At the sectoral level, Europe’s productivity problem is not due to the type of industries that make up its economy but the result of low levels of productivity within rather than across sectors. Notably, in the manufacturing sector, where the slowdown in productivity has happened across all firm sizes. There is a significant productivity gap when European firms are compared with its US counterparts and that gap extends to input factors like corporate-level spending on R&D as well as output factors like corporate profitability. Between 2014 and 2019, European firms grew on average 40 percent slower than their US peers and spent 40 percent less on R&D. This is also reflected in the generation of new knowledge and technologies. The US outperforms Europe in all classes of transversal or cutting-edge technologies.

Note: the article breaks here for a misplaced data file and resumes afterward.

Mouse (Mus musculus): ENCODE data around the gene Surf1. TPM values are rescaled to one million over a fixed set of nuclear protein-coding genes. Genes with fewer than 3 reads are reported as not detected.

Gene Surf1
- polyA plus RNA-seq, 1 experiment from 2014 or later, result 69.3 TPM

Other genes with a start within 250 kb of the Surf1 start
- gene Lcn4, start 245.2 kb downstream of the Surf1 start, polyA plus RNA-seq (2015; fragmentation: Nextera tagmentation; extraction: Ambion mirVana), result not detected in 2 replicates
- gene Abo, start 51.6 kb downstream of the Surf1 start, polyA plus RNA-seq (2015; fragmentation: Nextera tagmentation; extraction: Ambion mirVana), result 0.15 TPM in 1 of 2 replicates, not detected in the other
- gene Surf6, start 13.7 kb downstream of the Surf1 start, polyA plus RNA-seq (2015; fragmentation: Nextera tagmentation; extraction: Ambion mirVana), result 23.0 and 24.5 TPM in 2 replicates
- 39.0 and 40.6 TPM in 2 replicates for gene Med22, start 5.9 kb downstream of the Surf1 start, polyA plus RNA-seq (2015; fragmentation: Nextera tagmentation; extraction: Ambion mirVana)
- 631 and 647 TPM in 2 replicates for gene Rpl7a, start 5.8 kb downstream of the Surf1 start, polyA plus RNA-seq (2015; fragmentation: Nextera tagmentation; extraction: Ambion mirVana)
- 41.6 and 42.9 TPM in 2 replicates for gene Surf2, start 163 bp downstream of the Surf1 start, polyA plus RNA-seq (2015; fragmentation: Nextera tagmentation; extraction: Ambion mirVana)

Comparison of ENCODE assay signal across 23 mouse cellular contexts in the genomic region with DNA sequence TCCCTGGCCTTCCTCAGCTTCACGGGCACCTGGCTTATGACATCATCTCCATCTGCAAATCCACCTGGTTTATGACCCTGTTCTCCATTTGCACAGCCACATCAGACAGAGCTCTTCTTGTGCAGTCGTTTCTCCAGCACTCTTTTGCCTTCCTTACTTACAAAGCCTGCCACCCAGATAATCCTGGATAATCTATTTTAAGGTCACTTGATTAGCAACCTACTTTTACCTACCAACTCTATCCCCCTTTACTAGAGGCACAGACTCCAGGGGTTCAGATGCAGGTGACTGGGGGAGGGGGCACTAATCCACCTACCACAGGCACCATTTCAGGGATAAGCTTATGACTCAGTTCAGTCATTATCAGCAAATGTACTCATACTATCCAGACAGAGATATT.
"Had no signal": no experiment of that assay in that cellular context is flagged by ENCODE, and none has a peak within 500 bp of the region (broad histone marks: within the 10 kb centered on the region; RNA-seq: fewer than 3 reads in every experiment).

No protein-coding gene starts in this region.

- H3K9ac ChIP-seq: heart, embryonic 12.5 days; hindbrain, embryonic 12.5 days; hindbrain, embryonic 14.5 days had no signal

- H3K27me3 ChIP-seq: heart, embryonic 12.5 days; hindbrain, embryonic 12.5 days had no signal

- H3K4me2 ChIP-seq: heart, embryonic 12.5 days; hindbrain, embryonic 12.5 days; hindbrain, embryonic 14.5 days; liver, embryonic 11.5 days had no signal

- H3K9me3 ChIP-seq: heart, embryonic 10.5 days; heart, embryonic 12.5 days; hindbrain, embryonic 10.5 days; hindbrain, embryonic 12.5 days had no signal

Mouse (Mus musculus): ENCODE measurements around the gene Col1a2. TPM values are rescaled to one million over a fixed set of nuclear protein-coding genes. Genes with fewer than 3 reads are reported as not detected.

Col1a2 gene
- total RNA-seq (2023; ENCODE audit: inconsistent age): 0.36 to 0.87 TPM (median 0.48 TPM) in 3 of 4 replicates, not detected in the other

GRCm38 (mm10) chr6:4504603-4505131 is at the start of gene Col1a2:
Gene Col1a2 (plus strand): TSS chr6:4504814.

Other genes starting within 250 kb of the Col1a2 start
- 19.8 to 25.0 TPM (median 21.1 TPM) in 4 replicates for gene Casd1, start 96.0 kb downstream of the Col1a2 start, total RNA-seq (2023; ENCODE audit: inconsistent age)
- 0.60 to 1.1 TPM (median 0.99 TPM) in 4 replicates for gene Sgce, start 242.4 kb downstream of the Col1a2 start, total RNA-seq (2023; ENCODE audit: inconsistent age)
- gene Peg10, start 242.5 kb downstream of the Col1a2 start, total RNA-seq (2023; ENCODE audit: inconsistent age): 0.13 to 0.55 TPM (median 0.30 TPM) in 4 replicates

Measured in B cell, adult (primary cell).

To become more competitive, the EU needs to pursue new policy initiatives in several areas. A new competitiveness agenda in the EU should focus on policies at the EU level and where the EU carries legal competence. Such an agenda will reflect the Single Market Programme rather than the Lisbon Strategy, and it will aim at policies where there is a strong need for fresh initiatives that can help to make businesses, sectors and economies better equipped and motivated to compete globally.
The competitiveness compass contains seven focus areas that guide the EU towards higher levels of competitiveness over the next five-to-ten years. These are:
- Enabling Resilient and Dynamic Markets: harnessing the growth potential in deepening the Single Market and fostering competition and flexibility in European markets, leading to good framework conditions for bottom-up firm growth.
- Supporting Global Free Trade: with many regions of the world growing faster than the EU, trade policy has an important role to open new markets and expand global trading opportunities for EU firms.
- Developing Innovation Capacity: harnessing European policy to boost innovation and making sure that the EU will be at the global frontier of current technological shifts.
- Accelerating the Digital Development: creating the conditions for faster digitalisation of the economy, better use of existing digital capacities and the development of new ones.